Several of the datasets included in our meta-analysis have already been studied in detail with regard to elevated epigenetic aging (e.g. Kowalec et al., Translational Psychiatry, PMID: 31164630; Wu wt al, Schizophrenia Bulletin, PMID: 33269797) and a meta-analysis of epigenetic aging using a range of clocks in >1,100 cases and 1,200 controls from this study is currently in review and available as a preprint on bioRxiv (https://www.biorxiv.org/content/10.1101/727859v1). Given that the current manuscript already includes a detailed analysis of DNAmAge and PhenoAge across all cohorts – the largest single analysis of accelerated aging in schizophrenia to date – and finds no evidence for any accelerated epigenetic aging, we believe that an analysis across 14 additional epigenetic clocks would be beyond the scope of the current manuscript. Our data is freely-available for anyone who is interested in testing the large (and expanding) number of additional clock algorithms available in the literature. It is worth noting that there are some important limitations to the use of epigenetic clocks to assess accelerated biological aging, especially in older samples (for example, see El Khoury et al., Genome Biology, PMID: 31847916).

4) Adjustment: I have not found any clear information about ethnicity/race. I assume the samples were mainly composed by white Caucasians. Did the authors perform any adjustment for ethnicity/race or population stratification? Also, were principal component of negative control probes included as covariates?

We apologize if we did not provide enough detail about the ethnicity/race of samples included in the study. With the exception of the IoPPN and EU-GEI cohorts, which had some ethnic heterogeneity, the reviewer is correct that the samples profiled in this study were predominantly Caucasian. To illustrate this, we have now used the genetic data available for each sample to explore ethnicity using genetic principal components (PCs) incorporating data from the HapMap project (Figure 1—figure supplement 2). To explore whether ethnicity influences our results, we reanalyzed data from individual cohorts including increasing numbers of genetic PCs to our model. Even in the most ethnically diverse cohort (IoPPN) the inclusion of genetic PCs made very limited difference to the results and there was a very strong correlation between models (Figure 4—figure supplement 1). These details have been included in the revised manuscript.

5) Replication: was there any replication at the level of DMP in the data from Montano et al.? Also, if many DMPs are under genetic control, we should expect an overlap between DMPs in blood and brain of patients with schizophrenia. Have the authors analyzed such overlap?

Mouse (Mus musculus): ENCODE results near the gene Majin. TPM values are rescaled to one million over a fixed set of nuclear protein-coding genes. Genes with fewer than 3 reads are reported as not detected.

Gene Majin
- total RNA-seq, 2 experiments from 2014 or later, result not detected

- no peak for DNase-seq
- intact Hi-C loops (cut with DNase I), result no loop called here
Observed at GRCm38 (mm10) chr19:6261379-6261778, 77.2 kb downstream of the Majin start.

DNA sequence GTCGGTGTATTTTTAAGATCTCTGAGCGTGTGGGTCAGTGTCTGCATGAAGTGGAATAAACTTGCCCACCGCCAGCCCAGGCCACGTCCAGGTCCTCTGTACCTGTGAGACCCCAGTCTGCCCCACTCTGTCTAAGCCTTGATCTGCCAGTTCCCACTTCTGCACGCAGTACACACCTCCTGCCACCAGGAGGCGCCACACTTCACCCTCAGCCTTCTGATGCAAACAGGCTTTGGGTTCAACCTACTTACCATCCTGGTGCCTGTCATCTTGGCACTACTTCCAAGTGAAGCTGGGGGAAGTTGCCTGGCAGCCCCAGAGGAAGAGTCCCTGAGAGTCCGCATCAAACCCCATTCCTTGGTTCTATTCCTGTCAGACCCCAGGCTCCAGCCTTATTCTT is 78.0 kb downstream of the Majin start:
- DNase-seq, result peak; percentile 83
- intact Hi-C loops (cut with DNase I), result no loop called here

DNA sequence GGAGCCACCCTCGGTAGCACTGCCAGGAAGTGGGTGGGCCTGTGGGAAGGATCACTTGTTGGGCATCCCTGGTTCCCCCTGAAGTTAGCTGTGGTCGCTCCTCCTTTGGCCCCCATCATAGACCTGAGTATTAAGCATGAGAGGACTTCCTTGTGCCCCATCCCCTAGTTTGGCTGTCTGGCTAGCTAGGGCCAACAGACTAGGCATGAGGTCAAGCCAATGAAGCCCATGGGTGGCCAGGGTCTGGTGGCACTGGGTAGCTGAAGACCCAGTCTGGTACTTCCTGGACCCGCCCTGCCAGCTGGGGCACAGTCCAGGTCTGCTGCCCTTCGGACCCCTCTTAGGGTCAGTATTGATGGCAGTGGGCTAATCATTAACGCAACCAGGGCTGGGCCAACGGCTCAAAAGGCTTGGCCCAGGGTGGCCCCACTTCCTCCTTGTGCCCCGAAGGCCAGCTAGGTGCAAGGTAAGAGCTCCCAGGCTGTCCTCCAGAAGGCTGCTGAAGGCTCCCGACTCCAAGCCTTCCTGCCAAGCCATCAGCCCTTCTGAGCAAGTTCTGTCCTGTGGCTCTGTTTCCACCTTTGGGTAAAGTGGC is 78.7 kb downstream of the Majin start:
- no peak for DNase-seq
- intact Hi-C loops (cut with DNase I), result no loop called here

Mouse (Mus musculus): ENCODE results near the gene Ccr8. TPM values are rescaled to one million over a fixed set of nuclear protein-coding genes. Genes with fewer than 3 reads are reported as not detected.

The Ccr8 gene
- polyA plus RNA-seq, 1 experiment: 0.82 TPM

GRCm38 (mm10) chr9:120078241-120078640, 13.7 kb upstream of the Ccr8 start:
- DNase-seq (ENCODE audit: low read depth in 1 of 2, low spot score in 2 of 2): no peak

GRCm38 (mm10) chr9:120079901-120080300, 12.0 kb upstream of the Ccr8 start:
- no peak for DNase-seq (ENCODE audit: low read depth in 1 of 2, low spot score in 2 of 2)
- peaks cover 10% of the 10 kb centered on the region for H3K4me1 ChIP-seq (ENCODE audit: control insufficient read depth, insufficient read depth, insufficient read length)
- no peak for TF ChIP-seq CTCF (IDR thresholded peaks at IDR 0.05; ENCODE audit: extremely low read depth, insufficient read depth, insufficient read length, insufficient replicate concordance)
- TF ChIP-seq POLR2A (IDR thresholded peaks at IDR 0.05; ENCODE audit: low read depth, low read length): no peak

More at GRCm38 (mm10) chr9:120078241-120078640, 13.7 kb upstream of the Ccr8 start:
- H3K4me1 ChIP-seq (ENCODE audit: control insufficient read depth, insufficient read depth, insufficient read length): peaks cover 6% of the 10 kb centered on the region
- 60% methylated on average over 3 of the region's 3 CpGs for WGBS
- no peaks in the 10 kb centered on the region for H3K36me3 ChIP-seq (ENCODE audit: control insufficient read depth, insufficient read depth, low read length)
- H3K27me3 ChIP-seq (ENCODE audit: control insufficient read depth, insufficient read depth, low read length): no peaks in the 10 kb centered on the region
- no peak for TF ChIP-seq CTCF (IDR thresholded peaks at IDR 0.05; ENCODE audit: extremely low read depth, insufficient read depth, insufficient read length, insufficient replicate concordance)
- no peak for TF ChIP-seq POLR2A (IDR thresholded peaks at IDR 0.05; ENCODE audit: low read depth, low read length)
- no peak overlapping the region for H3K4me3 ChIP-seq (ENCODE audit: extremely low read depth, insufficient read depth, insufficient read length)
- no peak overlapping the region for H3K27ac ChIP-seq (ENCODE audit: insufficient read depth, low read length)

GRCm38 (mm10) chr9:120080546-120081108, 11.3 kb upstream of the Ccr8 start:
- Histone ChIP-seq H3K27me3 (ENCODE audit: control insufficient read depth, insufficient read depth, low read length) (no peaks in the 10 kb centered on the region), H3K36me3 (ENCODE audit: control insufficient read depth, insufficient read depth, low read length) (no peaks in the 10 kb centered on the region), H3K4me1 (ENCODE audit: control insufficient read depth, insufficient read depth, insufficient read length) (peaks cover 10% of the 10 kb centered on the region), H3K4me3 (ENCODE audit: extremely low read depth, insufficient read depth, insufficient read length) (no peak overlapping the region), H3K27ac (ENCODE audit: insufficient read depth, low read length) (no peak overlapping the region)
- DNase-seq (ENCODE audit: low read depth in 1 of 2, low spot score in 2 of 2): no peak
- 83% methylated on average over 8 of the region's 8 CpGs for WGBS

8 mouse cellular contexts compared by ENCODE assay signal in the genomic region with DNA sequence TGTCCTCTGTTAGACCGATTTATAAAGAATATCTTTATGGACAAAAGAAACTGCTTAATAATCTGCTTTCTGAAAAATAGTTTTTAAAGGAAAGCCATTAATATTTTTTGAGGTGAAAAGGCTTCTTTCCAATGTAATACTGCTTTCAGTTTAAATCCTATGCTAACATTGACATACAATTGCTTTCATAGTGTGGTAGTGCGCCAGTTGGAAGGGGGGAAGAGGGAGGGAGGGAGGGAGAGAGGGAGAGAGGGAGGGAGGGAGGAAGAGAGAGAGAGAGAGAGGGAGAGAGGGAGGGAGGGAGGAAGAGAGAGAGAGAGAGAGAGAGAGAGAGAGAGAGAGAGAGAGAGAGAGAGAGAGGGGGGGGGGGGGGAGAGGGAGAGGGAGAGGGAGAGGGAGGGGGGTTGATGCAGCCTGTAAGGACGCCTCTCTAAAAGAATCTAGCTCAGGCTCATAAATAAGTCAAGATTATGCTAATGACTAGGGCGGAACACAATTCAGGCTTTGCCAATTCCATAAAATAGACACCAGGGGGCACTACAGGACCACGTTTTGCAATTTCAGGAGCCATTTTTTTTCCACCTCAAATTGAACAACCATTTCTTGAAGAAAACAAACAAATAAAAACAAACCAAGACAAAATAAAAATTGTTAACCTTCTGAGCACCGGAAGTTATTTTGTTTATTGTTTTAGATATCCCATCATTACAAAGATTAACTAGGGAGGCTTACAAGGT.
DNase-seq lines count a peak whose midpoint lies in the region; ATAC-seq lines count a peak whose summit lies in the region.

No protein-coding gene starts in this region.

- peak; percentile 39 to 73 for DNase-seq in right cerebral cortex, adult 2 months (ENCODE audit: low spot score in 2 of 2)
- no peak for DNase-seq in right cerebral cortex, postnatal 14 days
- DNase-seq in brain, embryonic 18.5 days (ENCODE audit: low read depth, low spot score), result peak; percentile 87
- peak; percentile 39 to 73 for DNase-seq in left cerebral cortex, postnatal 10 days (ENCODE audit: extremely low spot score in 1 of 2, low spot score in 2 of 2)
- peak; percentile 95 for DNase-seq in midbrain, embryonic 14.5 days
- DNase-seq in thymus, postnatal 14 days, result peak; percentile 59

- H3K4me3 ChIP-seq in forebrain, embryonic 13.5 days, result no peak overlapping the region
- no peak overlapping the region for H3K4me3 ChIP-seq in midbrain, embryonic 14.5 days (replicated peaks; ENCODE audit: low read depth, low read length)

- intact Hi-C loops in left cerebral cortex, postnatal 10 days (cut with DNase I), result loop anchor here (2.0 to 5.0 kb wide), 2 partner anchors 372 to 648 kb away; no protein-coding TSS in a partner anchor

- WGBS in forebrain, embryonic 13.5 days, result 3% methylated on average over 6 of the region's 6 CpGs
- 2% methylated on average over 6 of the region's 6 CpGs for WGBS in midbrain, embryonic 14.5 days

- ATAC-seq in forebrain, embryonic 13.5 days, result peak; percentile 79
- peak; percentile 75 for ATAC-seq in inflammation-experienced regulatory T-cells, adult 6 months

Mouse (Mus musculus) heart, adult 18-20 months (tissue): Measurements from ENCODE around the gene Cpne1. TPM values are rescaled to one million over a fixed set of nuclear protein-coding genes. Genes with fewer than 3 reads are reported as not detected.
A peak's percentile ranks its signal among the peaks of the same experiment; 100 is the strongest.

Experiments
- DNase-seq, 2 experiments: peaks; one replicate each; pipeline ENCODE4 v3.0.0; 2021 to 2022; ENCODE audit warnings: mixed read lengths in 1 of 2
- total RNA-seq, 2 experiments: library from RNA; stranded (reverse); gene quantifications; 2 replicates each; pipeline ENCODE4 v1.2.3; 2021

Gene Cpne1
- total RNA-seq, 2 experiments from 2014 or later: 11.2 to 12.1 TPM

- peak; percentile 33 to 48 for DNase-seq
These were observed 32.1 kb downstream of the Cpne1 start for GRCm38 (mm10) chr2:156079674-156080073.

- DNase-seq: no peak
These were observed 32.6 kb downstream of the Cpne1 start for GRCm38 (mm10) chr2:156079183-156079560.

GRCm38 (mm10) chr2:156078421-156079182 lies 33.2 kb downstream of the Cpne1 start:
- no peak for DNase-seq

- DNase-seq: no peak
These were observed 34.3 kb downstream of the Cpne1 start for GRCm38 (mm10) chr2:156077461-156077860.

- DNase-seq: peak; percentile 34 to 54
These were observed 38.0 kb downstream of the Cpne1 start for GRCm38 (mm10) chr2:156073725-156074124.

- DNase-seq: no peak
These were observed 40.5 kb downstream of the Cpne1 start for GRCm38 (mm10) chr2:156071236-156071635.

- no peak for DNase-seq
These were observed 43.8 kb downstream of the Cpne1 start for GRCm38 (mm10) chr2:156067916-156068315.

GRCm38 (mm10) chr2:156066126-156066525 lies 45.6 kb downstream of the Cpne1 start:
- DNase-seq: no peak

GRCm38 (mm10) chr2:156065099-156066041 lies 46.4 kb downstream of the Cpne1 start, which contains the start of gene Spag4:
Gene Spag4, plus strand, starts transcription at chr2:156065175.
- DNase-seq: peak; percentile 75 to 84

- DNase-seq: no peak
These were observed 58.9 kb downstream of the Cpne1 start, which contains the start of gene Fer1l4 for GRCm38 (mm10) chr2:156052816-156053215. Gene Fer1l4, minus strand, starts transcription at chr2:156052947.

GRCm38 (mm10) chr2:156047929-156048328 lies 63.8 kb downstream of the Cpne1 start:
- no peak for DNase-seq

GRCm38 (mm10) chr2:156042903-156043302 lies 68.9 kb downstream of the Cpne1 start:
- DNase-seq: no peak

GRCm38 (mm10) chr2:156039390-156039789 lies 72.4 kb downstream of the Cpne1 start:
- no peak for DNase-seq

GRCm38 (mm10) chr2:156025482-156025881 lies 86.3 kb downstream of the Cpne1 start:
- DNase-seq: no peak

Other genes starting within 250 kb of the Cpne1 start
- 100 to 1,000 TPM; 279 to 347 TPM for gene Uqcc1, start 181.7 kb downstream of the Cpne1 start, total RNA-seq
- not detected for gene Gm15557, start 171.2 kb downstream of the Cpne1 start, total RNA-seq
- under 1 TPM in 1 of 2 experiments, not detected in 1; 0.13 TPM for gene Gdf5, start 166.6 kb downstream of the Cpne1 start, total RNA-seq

It was a great suggestion to explore overlap between our findings and those from Montano et al., and we have undertaken additional analyses to explore this. Of note, the raw data and full results tables were not available for this study, so we were somewhat limited in the scope of what was possible. First, our results for cell composition differences are consistent with those reported in Montano et al. (i.e. higher proportions of monocytes and granulocytes and lower proportions of CD8 T-cells) although we also report additional differences in CD4 T-cells and natural killer cells. Second, two of our SZ-associated DMPs (cg00390724 and cg09868768) overlapped with the 172 replicated DMPs reported by Montano et al., with the same direction of effect. As the results for the full dataset were not available, we could not check for overall consistency of direction of effect of our SZ-associated DMPs, although we were able to explore whether our results replicated theirs. Comparing the estimated mean difference between cases and controls for the 172 replicated DMPs reported by Montano et al., we were able to test 167 of these in our data; of note, 119 of these showed the sample direction of effect (Author response image 4), which is a significantly higher rate than expected by chance (P = 3,83x10-8).

Author response image 4
Comparison of results from our EWAS meta-analysis with those for 167 replicated SZ-associated DMPs identified by Montano et al.

Overall there is a significant enrichment of consistent results between the analyses for these DMPs. The red crosses highlight the two DNAm sites that were reported as significant by Montano et al. and also passed our multiple testing threshold in our meta-analysis.

We disagree with the hypothesis that because a proportion of our DMPs are under genetic control we would necessarily expect them to overlap between blood and brain. While it is true that genetic effects mediate inter-individual correlations between blood and brain, it does not follow that all genetic effects are conserved between tissues. However, to explore the reviewer’s comment about overlap between blood and brain DMPs, we first leveraged data from our previous study quantifying covariation in DNAm between blood and different brain regions using matched tissue samples (Hannon et al., Epigenetics, PMID: 26457534) to investigate whether our DMPs are likely to be mirrored in brain. Using matched blood and prefrontal cortex (PFC) data we found that of the 1,048 SZ-associated DMPs, no DMPs were characterized by a correlation in DNAm between blood and cortex of > 0.8, only 5 were characterized by a correlation > 0.5, and 100 were characterized by a correlation > 0.2. Second, we performed a direct comparison of our blood based EWAS results with those from a meta-analysis of PFC EWAS datasets (Viana et al., Human Molecular Genetics, PMID: 28011714). Our PFC study is much smaller than our blood meta-analysis and relatively underpowered to detect a large number of true positives; therefore, we explored whether there was any evidence of consistency in our results by comparing the estimated mean differences between schizophrenia cases and controls across both tissues. This analysis showed that 627 of the 1,042 DMPs tested in both analyses had the same direction of effect (Author response image 5), a significantly higher rate than expected by chance (P = 5.43x10-11).